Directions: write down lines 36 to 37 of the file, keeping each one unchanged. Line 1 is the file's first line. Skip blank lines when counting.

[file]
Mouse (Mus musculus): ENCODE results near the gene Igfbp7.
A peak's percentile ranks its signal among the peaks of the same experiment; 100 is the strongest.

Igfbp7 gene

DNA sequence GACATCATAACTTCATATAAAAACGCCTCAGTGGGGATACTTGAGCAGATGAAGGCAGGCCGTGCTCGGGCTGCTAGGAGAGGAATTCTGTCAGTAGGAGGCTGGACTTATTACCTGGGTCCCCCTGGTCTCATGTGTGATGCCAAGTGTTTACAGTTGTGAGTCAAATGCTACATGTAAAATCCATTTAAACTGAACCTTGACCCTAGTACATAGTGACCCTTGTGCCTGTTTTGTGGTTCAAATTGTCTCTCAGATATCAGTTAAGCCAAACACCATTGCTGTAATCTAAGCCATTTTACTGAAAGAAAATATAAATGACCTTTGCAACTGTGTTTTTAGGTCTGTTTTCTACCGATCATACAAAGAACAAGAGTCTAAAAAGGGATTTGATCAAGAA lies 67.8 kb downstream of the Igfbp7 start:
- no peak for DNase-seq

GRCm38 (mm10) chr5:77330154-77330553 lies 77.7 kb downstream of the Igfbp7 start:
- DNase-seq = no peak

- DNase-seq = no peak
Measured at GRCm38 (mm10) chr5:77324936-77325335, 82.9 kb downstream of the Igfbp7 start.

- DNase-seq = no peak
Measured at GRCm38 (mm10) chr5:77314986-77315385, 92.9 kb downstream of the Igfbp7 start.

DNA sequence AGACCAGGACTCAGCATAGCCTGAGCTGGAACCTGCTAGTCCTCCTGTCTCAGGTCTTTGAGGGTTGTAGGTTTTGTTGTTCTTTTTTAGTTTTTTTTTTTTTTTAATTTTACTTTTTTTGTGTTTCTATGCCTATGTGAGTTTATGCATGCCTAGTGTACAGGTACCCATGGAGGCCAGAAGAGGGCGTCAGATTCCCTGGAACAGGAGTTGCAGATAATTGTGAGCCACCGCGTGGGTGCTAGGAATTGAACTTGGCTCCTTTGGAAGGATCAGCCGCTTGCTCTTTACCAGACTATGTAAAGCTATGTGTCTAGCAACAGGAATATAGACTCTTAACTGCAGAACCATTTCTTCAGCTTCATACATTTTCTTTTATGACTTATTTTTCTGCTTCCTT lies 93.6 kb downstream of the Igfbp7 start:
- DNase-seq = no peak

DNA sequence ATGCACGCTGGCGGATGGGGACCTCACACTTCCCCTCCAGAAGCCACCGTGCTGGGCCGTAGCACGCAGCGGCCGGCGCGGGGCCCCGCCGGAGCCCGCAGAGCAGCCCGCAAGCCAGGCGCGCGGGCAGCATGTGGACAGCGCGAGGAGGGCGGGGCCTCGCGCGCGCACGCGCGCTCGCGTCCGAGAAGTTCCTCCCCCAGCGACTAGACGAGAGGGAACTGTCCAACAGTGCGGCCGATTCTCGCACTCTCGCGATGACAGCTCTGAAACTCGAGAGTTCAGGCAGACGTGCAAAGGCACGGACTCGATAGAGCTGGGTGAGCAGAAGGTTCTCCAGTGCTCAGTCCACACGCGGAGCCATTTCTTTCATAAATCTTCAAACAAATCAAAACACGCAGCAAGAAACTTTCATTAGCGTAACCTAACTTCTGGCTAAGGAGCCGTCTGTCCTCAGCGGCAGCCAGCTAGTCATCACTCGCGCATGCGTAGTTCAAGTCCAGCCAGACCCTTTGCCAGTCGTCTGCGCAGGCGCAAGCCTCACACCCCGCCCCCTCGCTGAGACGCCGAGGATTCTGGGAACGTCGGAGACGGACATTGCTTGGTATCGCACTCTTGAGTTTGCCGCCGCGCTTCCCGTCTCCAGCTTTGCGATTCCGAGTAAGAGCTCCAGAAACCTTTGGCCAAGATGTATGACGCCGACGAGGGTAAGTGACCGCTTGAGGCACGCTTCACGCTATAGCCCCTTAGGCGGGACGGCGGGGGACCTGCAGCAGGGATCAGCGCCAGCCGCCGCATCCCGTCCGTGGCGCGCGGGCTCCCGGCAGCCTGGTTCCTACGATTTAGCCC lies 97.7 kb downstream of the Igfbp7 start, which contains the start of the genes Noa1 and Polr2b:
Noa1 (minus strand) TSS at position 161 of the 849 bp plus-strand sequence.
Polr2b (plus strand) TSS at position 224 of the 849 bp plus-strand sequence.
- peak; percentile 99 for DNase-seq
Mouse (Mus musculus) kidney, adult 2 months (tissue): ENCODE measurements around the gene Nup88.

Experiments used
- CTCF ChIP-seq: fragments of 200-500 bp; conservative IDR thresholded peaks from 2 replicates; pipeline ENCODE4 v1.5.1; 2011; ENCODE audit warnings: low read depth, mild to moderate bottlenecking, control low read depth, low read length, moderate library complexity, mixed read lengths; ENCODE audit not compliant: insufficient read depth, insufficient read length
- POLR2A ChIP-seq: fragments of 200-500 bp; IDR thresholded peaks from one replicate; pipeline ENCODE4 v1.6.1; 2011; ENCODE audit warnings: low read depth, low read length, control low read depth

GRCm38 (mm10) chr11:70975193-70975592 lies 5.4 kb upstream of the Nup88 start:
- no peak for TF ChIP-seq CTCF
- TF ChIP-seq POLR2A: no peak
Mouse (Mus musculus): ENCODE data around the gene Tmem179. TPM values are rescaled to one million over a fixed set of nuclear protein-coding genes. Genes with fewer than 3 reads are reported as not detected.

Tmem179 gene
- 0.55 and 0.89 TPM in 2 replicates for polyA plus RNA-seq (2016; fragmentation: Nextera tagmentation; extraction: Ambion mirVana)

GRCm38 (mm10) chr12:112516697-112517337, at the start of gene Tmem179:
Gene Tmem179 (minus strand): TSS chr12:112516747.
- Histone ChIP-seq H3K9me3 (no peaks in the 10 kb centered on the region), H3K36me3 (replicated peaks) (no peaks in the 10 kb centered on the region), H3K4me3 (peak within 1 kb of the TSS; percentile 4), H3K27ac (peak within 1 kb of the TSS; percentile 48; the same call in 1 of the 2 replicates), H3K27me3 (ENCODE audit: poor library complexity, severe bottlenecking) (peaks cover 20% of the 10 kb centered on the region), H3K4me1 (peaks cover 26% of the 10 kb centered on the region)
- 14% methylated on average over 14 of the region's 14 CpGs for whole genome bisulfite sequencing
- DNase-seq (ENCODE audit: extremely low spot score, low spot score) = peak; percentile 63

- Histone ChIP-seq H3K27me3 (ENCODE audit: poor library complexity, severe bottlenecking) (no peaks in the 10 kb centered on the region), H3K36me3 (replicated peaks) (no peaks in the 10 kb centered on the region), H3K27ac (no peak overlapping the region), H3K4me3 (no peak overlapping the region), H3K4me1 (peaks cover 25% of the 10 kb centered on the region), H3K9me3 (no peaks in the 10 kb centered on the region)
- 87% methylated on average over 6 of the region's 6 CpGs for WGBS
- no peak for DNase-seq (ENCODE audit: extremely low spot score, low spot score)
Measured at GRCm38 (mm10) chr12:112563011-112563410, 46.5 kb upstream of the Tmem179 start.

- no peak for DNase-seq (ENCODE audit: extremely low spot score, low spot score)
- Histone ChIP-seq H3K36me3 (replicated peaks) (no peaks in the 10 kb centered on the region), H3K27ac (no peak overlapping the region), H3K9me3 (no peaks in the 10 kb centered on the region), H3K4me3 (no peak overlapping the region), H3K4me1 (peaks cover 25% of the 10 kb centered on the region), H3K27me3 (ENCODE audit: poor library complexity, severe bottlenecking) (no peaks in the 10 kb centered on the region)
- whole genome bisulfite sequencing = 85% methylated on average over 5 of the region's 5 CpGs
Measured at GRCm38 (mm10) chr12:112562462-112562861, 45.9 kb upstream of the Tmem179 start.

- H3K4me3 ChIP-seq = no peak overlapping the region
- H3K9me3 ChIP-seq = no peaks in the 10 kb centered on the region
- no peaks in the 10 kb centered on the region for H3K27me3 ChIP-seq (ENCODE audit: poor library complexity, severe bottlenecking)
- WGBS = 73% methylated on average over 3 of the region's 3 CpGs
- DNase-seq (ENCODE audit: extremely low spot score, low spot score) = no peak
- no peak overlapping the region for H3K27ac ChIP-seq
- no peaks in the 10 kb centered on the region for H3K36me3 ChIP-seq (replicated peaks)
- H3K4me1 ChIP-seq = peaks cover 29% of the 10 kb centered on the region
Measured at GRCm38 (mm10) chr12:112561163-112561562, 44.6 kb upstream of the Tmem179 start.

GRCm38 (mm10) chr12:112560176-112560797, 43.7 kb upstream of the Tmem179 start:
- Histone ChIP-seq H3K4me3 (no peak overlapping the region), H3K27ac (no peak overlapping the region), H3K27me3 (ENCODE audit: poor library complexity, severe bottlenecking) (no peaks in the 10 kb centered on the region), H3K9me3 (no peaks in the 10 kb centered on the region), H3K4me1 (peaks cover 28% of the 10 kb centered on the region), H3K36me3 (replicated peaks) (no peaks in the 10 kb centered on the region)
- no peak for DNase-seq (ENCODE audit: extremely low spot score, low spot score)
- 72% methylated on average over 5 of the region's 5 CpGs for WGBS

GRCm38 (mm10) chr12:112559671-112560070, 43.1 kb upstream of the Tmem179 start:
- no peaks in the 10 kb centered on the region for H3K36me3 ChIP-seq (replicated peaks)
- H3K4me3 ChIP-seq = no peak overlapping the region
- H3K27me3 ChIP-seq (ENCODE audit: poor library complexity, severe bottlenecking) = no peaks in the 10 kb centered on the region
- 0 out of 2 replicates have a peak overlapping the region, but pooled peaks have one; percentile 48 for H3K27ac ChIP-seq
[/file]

Measured at GRCm38 (mm10) chr12:112563011-112563410, 46.5 kb upstream of the Tmem179 start.

- no peak for DNase-seq (ENCODE audit: extremely low spot score, low spot score)